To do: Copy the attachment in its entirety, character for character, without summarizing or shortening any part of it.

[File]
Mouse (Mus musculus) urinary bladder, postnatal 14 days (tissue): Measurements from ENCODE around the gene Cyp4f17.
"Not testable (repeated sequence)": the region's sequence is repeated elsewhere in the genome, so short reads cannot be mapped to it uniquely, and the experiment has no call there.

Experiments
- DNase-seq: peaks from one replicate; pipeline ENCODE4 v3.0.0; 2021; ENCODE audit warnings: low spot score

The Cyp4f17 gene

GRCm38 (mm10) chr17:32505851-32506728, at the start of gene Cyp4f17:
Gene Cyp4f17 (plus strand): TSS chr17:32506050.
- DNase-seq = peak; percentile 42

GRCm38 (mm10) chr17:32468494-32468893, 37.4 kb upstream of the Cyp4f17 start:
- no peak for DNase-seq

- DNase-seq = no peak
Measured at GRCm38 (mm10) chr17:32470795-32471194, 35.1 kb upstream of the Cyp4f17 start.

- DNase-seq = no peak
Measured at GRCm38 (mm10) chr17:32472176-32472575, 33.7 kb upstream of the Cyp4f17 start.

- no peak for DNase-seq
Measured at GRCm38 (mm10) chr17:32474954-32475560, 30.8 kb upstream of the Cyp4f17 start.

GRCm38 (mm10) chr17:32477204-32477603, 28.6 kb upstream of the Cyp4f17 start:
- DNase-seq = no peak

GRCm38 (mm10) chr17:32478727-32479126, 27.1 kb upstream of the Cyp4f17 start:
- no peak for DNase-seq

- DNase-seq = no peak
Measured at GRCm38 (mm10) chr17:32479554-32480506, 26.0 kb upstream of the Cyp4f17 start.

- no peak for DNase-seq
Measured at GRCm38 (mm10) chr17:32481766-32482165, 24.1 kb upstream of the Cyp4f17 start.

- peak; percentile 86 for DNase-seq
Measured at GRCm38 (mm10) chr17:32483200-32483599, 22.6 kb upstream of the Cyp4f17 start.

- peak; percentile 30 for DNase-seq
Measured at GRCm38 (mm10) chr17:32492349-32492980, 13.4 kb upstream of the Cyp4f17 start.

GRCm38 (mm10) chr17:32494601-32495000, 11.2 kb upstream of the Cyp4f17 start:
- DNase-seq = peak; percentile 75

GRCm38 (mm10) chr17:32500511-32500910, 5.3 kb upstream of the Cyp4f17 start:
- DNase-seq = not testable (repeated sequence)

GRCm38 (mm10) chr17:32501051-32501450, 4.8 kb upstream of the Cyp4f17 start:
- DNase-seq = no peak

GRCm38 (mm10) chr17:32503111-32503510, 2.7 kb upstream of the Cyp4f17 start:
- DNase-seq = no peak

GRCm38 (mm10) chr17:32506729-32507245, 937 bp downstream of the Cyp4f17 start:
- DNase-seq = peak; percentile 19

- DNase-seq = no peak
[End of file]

Mouse (Mus musculus) urinary bladder, postnatal 14 days (tissue): Measurements from ENCODE around the gene Cyp4f17.
"Not testable (repeated sequence)": the region's sequence is repeated elsewhere in the genome, so short reads cannot be mapped to it uniquely, and the experiment has no call there.

Experiments
- DNase-seq: peaks from one replicate; pipeline ENCODE4 v3.0.0; 2021; ENCODE audit warnings: low spot score

The Cyp4f17 gene

GRCm38 (mm10) chr17:32505851-32506728, at the start of gene Cyp4f17:
Gene Cyp4f17 (plus strand): TSS chr17:32506050.
- DNase-seq = peak; percentile 42

GRCm38 (mm10) chr17:32468494-32468893, 37.4 kb upstream of the Cyp4f17 start:
- no peak for DNase-seq

- DNase-seq = no peak
Measured at GRCm38 (mm10) chr17:32470795-32471194, 35.1 kb upstream of the Cyp4f17 start.

- DNase-seq = no peak
Measured at GRCm38 (mm10) chr17:32472176-32472575, 33.7 kb upstream of the Cyp4f17 start.

- no peak for DNase-seq
Measured at GRCm38 (mm10) chr17:32474954-32475560, 30.8 kb upstream of the Cyp4f17 start.

GRCm38 (mm10) chr17:32477204-32477603, 28.6 kb upstream of the Cyp4f17 start:
- DNase-seq = no peak

GRCm38 (mm10) chr17:32478727-32479126, 27.1 kb upstream of the Cyp4f17 start:
- no peak for DNase-seq

- DNase-seq = no peak
Measured at GRCm38 (mm10) chr17:32479554-32480506, 26.0 kb upstream of the Cyp4f17 start.

- no peak for DNase-seq
Measured at GRCm38 (mm10) chr17:32481766-32482165, 24.1 kb upstream of the Cyp4f17 start.

- peak; percentile 86 for DNase-seq
Measured at GRCm38 (mm10) chr17:32483200-32483599, 22.6 kb upstream of the Cyp4f17 start.

- peak; percentile 30 for DNase-seq
Measured at GRCm38 (mm10) chr17:32492349-32492980, 13.4 kb upstream of the Cyp4f17 start.

GRCm38 (mm10) chr17:32494601-32495000, 11.2 kb upstream of the Cyp4f17 start:
- DNase-seq = peak; percentile 75

GRCm38 (mm10) chr17:32500511-32500910, 5.3 kb upstream of the Cyp4f17 start:
- DNase-seq = not testable (repeated sequence)

GRCm38 (mm10) chr17:32501051-32501450, 4.8 kb upstream of the Cyp4f17 start:
- DNase-seq = no peak

GRCm38 (mm10) chr17:32503111-32503510, 2.7 kb upstream of the Cyp4f17 start:
- DNase-seq = no peak

GRCm38 (mm10) chr17:32506729-32507245, 937 bp downstream of the Cyp4f17 start:
- DNase-seq = peak; percentile 19

- DNase-seq = no peak